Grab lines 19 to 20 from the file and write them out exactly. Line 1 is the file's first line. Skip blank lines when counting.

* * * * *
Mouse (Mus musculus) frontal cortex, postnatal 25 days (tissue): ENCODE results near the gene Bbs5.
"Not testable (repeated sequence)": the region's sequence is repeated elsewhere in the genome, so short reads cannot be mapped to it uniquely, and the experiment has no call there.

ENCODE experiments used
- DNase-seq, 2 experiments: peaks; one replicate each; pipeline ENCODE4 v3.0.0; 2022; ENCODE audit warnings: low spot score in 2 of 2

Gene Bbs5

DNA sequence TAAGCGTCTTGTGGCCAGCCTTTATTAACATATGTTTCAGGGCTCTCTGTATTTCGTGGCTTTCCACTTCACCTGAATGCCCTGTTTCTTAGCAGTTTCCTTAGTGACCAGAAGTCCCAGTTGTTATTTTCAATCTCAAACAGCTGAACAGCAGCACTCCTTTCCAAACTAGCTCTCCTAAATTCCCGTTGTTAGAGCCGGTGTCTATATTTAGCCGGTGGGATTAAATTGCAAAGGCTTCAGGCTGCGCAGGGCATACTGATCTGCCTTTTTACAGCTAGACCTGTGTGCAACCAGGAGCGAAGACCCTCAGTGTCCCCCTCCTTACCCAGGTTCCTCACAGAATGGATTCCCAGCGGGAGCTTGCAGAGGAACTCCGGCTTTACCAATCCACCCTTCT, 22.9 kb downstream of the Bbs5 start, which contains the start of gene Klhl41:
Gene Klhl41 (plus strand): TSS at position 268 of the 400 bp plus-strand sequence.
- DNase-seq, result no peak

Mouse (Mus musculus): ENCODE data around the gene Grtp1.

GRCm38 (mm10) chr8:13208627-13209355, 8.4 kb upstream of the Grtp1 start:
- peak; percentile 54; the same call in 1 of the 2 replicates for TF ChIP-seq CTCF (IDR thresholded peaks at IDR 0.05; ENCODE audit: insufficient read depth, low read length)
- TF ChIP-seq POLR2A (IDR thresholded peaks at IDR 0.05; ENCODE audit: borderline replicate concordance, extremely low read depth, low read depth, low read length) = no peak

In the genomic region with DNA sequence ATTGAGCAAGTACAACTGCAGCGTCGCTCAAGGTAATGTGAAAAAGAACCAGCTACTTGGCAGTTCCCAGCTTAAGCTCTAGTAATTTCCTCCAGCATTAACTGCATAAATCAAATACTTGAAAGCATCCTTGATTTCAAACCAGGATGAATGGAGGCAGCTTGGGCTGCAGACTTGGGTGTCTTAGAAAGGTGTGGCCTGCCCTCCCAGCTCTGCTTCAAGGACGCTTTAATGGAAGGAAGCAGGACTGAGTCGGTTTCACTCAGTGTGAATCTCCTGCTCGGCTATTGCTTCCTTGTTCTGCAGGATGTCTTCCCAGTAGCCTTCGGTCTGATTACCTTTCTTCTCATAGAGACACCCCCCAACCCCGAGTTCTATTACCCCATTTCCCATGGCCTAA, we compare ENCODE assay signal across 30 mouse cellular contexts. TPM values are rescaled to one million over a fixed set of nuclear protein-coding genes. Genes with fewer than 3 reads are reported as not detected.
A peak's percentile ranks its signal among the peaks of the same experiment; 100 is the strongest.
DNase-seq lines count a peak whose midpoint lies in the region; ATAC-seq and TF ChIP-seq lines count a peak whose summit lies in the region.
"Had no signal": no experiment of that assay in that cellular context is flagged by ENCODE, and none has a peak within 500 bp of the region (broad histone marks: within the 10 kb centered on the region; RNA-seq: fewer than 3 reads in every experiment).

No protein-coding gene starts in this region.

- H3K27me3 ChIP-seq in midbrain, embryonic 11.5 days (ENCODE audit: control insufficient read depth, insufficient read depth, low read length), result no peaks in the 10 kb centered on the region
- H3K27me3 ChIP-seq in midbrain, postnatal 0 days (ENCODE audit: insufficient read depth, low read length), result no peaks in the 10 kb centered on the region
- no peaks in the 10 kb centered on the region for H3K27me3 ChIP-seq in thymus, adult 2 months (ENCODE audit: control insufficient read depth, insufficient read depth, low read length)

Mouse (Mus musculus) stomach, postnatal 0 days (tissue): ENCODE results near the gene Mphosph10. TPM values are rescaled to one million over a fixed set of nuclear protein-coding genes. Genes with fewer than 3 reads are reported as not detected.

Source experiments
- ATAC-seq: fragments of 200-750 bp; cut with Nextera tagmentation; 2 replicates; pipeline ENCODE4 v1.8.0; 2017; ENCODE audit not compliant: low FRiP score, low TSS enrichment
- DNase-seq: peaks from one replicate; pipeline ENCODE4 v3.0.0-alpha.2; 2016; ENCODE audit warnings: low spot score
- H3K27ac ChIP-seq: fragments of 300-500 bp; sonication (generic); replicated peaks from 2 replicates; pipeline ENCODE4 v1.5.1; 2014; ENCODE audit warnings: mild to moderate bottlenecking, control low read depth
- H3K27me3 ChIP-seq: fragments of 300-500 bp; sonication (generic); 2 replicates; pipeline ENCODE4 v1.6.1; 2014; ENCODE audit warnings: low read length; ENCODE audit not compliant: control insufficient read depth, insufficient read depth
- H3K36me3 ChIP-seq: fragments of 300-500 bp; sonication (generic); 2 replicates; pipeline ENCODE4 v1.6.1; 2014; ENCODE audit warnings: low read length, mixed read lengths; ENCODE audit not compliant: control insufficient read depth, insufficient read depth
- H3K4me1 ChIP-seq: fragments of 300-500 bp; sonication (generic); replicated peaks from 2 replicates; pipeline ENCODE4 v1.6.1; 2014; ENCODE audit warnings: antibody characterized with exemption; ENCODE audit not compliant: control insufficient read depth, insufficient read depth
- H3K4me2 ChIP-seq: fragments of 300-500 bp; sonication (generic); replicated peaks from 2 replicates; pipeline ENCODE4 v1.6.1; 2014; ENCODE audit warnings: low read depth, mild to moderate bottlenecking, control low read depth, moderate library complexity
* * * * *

- H3K27me3 ChIP-seq in midbrain, postnatal 0 days (ENCODE audit: insufficient read depth, low read length), result no peaks in the 10 kb centered on the region
- no peaks in the 10 kb centered on the region for H3K27me3 ChIP-seq in thymus, adult 2 months (ENCODE audit: control insufficient read depth, insufficient read depth, low read length)